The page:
It’s about dominance. It’s about prowess. It’s about unprecedented accomplishment, records, elevation of the game, forwarding of the sport, and the spectacle of performance. It is about all those things that Serena Williams has accomplished in her still-rich career that get short-changed in the conversation because she is a woman.
As Bissinger writes, Williams is the best tennis player history, owed to her 85.76 percent winning percentage, 72 tournament wins, and record prize and endorsement earnings.
Williams is well aware of this. She spoke about it candidly in an interview for ESPN’s “The Undefeated” last December with rapper Common.
“I think if I were a man, I would have been in that conversation a long time ago,” she said. “I think being a woman is just a whole new set of problems from society that you have to deal with, as well as being black, so it’s a lot to deal with—and especially lately. I’ve been able to speak up for women’s rights because I think that gets lost in color, or gets lost in cultures. Women make up so much of this world, and, yeah, if I were a man, I would have 100 percent been considered the greatest ever a long time ago.”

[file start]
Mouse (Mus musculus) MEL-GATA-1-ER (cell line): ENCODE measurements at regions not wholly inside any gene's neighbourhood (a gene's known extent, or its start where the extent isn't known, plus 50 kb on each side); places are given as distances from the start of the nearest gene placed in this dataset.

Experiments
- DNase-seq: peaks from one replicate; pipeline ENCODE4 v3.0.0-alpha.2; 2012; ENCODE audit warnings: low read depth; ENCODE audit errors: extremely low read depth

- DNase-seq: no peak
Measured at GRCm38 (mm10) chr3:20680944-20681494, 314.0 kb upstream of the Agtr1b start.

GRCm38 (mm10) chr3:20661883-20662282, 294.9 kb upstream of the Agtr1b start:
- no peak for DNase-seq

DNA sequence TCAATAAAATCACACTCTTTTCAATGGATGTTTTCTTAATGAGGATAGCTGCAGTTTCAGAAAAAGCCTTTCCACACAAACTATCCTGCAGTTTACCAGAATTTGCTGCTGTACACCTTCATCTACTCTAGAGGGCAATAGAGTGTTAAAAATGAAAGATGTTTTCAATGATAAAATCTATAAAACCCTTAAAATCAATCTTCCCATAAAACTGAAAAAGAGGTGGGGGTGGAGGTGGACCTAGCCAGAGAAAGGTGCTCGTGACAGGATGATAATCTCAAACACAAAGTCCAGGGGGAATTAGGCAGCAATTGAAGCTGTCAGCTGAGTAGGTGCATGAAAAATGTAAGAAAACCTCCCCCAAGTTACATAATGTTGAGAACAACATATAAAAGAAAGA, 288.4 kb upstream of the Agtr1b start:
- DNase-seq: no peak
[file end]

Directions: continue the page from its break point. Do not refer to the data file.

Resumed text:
Demanding credit for your greatness is nothing new, as anyone who has watch roughly three seconds of an interview with someone like LeBron James or Lonzo Ball’s cringe-inducing dad.
There’s a forcefulness and empowerment in Williams stepping up to claim her due, but it’s also refreshingly missing an ego or a desperation that typically accompanies what can often read as a petulant plea for praise.
And while it’s meaningful to witness someone like Williams refuse to demure and be bashful or humble about her accomplishments, it’s just as refreshing to see her on the cover of Vanity Fair, recounting her love story, discussing her excitement for motherhood, and standing there proud, strong, and pregnant.
She’s the greatest, yes. And she’s also got other shit to do while being it.